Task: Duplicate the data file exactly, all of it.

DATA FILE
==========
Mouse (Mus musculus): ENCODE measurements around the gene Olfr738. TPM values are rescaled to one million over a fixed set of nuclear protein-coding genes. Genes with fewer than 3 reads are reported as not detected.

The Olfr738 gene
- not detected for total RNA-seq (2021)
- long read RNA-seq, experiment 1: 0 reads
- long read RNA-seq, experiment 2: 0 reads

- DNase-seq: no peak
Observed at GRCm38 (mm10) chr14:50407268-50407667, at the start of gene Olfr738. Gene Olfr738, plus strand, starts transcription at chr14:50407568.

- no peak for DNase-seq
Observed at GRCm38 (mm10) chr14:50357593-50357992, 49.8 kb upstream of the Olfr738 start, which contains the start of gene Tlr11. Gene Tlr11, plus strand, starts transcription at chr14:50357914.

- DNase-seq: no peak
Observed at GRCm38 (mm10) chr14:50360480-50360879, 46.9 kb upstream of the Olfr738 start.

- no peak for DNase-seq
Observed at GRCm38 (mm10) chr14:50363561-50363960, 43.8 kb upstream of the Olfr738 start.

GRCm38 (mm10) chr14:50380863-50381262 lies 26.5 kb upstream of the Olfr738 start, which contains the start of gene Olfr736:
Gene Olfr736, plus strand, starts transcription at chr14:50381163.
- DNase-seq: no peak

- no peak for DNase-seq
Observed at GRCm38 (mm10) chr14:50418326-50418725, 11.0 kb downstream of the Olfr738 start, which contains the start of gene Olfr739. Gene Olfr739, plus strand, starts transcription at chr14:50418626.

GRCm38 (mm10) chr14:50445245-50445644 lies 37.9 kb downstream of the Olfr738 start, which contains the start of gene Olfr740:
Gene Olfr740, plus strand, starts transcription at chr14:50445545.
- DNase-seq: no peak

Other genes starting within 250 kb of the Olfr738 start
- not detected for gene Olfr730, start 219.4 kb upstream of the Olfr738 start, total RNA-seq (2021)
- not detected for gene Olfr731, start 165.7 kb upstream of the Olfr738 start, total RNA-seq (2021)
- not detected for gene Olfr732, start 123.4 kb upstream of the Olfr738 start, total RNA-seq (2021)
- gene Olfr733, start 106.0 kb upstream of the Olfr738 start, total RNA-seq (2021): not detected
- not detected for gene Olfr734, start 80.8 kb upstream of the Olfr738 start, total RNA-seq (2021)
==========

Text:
Mouse (Mus musculus): ENCODE measurements around the gene Olfr738. TPM values are rescaled to one million over a fixed set of nuclear protein-coding genes. Genes with fewer than 3 reads are reported as not detected.

The Olfr738 gene
- not detected for total RNA-seq (2021)
- long read RNA-seq, experiment 1: 0 reads
- long read RNA-seq, experiment 2: 0 reads

- DNase-seq: no peak
Observed at GRCm38 (mm10) chr14:50407268-50407667, at the start of gene Olfr738. Gene Olfr738, plus strand, starts transcription at chr14:50407568.

- no peak for DNase-seq
Observed at GRCm38 (mm10) chr14:50357593-50357992, 49.8 kb upstream of the Olfr738 start, which contains the start of gene Tlr11. Gene Tlr11, plus strand, starts transcription at chr14:50357914.

- DNase-seq: no peak
Observed at GRCm38 (mm10) chr14:50360480-50360879, 46.9 kb upstream of the Olfr738 start.

- no peak for DNase-seq
Observed at GRCm38 (mm10) chr14:50363561-50363960, 43.8 kb upstream of the Olfr738 start.

GRCm38 (mm10) chr14:50380863-50381262 lies 26.5 kb upstream of the Olfr738 start, which contains the start of gene Olfr736:
Gene Olfr736, plus strand, starts transcription at chr14:50381163.
- DNase-seq: no peak

- no peak for DNase-seq
Observed at GRCm38 (mm10) chr14:50418326-50418725, 11.0 kb downstream of the Olfr738 start, which contains the start of gene Olfr739. Gene Olfr739, plus strand, starts transcription at chr14:50418626.

GRCm38 (mm10) chr14:50445245-50445644 lies 37.9 kb downstream of the Olfr738 start, which contains the start of gene Olfr740:
Gene Olfr740, plus strand, starts transcription at chr14:50445545.
- DNase-seq: no peak

Other genes starting within 250 kb of the Olfr738 start
- not detected for gene Olfr730, start 219.4 kb upstream of the Olfr738 start, total RNA-seq (2021)
- not detected for gene Olfr731, start 165.7 kb upstream of the Olfr738 start, total RNA-seq (2021)
- not detected for gene Olfr732, start 123.4 kb upstream of the Olfr738 start, total RNA-seq (2021)
- gene Olfr733, start 106.0 kb upstream of the Olfr738 start, total RNA-seq (2021): not detected
- not detected for gene Olfr734, start 80.8 kb upstream of the Olfr738 start, total RNA-seq (2021)